Degree Name

Doctor of Philosophy (PhD)

Document Type



Feinstein School of Education and Human Development

Department (Manual Entry)

Education Doctoral Program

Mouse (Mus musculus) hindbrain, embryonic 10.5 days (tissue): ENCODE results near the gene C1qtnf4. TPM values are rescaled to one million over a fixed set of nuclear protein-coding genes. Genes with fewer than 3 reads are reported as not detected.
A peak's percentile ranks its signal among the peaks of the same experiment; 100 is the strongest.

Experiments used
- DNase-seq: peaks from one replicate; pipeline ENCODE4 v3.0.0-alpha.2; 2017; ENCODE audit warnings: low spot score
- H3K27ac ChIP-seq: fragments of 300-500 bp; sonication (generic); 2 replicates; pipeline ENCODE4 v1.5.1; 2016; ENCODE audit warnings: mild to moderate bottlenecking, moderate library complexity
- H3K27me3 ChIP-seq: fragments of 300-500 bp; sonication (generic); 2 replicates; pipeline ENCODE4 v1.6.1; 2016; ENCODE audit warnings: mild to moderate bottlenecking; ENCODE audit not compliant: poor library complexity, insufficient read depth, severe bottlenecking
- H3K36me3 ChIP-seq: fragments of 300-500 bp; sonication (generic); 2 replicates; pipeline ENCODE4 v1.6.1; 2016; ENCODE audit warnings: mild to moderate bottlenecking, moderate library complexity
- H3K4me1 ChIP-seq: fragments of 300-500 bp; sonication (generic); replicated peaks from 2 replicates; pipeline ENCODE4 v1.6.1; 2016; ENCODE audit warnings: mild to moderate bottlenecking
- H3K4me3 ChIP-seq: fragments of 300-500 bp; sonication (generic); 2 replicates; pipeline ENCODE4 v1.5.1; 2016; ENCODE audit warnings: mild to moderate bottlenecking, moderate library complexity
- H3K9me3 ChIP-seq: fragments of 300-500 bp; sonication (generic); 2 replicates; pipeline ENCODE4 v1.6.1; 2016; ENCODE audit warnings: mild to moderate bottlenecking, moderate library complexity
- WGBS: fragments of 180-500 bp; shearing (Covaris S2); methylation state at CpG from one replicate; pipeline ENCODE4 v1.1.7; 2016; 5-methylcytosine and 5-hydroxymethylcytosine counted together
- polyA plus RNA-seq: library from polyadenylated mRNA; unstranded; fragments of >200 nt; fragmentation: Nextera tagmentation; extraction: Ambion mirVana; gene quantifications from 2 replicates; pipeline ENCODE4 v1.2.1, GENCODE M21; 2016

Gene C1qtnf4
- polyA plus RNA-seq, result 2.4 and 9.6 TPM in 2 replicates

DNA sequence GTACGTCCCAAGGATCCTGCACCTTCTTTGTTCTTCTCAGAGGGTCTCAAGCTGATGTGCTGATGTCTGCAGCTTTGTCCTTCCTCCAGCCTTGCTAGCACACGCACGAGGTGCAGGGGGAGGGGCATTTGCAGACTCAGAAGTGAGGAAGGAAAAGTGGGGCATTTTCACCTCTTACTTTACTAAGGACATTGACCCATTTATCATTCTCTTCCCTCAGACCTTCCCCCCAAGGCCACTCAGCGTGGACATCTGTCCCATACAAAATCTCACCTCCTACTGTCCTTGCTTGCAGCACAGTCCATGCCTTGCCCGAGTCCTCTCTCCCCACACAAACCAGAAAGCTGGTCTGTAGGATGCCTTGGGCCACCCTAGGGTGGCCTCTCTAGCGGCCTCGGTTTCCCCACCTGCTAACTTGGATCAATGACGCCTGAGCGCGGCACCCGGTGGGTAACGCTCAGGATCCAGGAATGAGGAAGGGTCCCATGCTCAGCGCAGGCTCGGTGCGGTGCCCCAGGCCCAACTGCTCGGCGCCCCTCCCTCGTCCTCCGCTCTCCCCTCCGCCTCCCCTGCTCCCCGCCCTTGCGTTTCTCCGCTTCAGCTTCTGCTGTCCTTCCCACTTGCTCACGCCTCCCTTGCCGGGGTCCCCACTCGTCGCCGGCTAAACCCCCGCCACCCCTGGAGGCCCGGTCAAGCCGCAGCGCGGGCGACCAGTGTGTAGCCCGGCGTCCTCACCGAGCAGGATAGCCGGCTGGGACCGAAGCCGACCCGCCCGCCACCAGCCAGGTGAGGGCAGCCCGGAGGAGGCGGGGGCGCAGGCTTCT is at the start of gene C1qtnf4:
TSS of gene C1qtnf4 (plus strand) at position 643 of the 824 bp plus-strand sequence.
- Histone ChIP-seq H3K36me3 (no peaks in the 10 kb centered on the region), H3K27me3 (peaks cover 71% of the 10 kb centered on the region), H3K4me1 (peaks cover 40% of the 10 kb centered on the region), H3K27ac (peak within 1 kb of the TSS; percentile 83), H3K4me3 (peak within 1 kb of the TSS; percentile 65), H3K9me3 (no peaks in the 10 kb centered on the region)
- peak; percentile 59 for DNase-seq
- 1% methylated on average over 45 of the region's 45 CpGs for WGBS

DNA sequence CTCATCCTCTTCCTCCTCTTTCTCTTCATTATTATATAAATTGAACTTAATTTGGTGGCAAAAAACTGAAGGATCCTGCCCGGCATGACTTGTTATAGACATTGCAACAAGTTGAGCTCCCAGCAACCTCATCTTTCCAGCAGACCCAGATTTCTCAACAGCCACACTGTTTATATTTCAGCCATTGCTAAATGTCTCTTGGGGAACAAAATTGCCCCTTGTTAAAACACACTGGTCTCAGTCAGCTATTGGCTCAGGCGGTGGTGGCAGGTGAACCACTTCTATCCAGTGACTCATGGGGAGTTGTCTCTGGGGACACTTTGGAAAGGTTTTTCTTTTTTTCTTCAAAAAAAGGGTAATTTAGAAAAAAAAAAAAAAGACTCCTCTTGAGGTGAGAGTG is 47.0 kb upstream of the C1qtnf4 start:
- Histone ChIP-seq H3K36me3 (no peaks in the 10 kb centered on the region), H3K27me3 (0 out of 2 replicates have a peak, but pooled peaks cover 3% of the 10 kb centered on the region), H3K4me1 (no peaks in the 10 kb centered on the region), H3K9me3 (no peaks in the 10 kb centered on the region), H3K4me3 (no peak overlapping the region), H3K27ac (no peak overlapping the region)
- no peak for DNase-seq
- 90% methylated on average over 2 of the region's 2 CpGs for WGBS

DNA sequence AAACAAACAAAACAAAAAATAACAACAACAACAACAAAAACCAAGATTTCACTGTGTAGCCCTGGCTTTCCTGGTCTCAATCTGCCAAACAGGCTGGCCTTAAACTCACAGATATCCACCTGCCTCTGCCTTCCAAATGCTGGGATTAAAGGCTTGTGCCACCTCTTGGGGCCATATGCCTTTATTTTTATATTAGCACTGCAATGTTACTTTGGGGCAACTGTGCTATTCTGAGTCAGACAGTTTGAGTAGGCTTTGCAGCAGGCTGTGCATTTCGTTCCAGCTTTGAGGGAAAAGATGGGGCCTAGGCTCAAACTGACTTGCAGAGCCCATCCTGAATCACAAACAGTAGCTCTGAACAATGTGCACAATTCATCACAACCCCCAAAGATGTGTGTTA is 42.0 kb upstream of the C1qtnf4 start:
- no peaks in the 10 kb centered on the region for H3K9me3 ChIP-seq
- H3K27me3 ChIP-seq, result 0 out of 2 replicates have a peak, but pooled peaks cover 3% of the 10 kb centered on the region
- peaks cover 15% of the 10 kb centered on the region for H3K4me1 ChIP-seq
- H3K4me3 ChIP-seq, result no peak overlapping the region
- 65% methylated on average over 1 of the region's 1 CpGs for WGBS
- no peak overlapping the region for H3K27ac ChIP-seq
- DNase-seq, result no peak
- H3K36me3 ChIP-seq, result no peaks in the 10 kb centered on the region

Since the Industrial Revolution, when schools became larger and the missions broader, there has been an attempt by a wide range of stakeholders to have a voice in public education. More recently, through No Child Left Behind and Race to the Top, the federal government began to increase requirements for multiple stakeholder engagement in decision-making for schools requesting Title I funds. As the need for a more educated workforce has grown, businesses have also sought to have a voice in improving education. Additionally, experts in the field of parent, school and community engagement, have called for the inclusion of parents, diverse faculty, staff, and community voice. An outgrowth of the federal, business, and family, school, community partnership historical landscapes, has been the development of school improvement teams, which have become increasingly common, typically with a goal of bringing together multiple stakeholders to provide input into decision-making for school improvement. However, there has been little research on the make-up of these teams, the issues they address, how stakeholders on the team are engaged, and whether the teams are connected to any other efforts in the school focused on engagement. This case study analysis richly describes the school improvement team processes of two schools in the Northeast region. The results of this study indicate that the goal of engaging stakeholders beyond administrative staff in consensus-driven, decision making teams is yet to be realized, even among schools that highly value the input of teachers, parents, youth and community partners and have rich engagement opportunities for these groups in other areas of the school. This study also offers insights into how schools might improve in these areas in the future.